Still, these folks in Santa Fe were determined, so I flew out there and we had a chat. There was a lot of fancy talk by the plaintiffs in the case, and a lot of speechifying by people said they were from something called the ACLU. They used words like "co-ersion" and "divisiveness." I speechified right back at 'em, tried to inspire 'em with the glory and pageantry of football. Where else, I asked them, can young manhood surge across the field, risking collar bone and knee cap for the honor of victory and a trip to the state finals? What other Nike-sanctioned pastime holds high and dear the Old Testament blood lust, the elemental savagery of the human spirit, the agony and the ecstasy?
And do you know what they said to me? Do you know what those pencil-necked pantywaists said to me? They said, "Coach, it's just a game." (Very softly) Just a game. (Louder, to thundering pitch) Just a game. Just a game. JUST A GAME. God wipes sweat from his brow, lowers his voice. Football may be just a game to Santa Fe. It may be just a game in New York City. But for a lot of people, Friday night football is religion pure and simple. Hell's bells, it's one of the last places in America where I'm still let in the door!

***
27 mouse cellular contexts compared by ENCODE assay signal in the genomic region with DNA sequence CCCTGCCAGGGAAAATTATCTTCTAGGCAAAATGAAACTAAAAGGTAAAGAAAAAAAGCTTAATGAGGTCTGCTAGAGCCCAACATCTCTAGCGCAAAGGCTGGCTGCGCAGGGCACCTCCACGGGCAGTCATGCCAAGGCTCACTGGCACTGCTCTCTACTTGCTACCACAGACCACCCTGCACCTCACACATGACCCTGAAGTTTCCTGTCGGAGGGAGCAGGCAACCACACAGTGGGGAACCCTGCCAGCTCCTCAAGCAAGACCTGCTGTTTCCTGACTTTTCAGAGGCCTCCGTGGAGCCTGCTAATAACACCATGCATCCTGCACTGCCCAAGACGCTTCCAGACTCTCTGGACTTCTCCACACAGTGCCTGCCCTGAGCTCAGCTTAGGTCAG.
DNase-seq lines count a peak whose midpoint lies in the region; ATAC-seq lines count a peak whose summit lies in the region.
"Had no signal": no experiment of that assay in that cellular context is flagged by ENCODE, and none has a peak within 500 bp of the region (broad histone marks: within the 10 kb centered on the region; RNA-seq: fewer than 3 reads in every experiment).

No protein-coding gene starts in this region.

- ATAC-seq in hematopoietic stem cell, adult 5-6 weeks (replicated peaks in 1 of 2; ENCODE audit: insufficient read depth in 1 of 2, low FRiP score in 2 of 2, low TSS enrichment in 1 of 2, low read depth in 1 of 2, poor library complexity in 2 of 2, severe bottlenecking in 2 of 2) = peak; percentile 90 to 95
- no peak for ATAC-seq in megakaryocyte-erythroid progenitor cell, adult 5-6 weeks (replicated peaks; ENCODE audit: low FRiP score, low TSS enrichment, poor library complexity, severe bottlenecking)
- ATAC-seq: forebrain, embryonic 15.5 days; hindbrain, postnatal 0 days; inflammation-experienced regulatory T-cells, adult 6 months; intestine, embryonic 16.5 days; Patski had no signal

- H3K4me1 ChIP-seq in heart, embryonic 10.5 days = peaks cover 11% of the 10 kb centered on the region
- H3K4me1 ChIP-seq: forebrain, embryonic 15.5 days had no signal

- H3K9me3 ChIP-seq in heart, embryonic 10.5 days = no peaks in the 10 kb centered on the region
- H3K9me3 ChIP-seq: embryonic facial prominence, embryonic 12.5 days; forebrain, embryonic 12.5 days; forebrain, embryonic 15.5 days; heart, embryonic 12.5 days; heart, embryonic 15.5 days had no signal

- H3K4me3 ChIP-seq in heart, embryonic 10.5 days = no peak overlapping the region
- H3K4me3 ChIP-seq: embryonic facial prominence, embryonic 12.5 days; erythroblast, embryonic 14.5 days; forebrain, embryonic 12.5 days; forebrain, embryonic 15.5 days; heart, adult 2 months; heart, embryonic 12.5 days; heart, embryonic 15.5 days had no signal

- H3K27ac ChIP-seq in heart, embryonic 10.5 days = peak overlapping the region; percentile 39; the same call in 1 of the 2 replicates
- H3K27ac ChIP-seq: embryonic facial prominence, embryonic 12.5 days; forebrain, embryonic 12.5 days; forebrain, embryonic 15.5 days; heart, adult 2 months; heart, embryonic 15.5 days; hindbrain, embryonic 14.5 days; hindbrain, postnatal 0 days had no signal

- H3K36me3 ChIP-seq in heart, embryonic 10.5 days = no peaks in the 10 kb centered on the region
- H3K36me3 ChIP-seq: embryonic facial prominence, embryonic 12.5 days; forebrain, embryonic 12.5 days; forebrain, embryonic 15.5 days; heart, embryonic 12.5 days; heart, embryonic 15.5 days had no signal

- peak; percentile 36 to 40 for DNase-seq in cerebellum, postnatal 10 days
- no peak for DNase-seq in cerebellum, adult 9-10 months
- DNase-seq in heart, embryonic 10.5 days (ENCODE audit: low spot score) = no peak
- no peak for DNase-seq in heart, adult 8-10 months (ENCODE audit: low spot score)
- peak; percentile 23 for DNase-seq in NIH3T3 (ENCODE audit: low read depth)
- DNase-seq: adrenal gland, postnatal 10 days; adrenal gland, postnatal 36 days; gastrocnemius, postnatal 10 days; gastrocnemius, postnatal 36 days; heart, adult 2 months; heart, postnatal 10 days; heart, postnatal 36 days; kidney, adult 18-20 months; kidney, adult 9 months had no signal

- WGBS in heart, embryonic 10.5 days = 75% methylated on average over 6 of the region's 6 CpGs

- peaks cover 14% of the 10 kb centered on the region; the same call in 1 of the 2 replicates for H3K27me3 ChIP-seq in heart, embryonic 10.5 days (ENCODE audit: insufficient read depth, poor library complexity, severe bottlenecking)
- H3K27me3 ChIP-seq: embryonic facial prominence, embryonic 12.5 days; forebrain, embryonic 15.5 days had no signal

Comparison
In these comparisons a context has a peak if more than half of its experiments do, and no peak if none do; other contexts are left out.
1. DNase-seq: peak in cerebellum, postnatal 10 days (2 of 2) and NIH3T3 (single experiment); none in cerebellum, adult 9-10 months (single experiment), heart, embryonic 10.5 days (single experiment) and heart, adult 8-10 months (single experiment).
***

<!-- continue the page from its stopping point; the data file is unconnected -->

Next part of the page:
You take a scrub-town team on the sun-broiled Texas prairie; you take a two-bit high school in the Appalachian hollows--you know what football is to these folks? It's the thing that keeps hope alive! You know what a dusty, run-down county stadium is? It's the place where the tragedy of a gone-bust mill town is defeated by a single field goal. It's where you can mangle somebody and be a winner, where people call out from the obscurity of their lives: "We are here! We are America! Praise the Lord and block that kick!"
Now boys, I'm the generous type. At football fields all across the country tonight, you got folks dancing around in their jammies, celebrating their victory in the Supreme Court. Pagans, they call themselves. The truth is, they've always been welcome in this house of worship. They don't know a pass-run option from a pound-cake recipe, but they're welcome. Jews, Catholics, Rastafarians. T'ai chi, Rolfers, Jungians, colon irrigators. Everybody's welcome.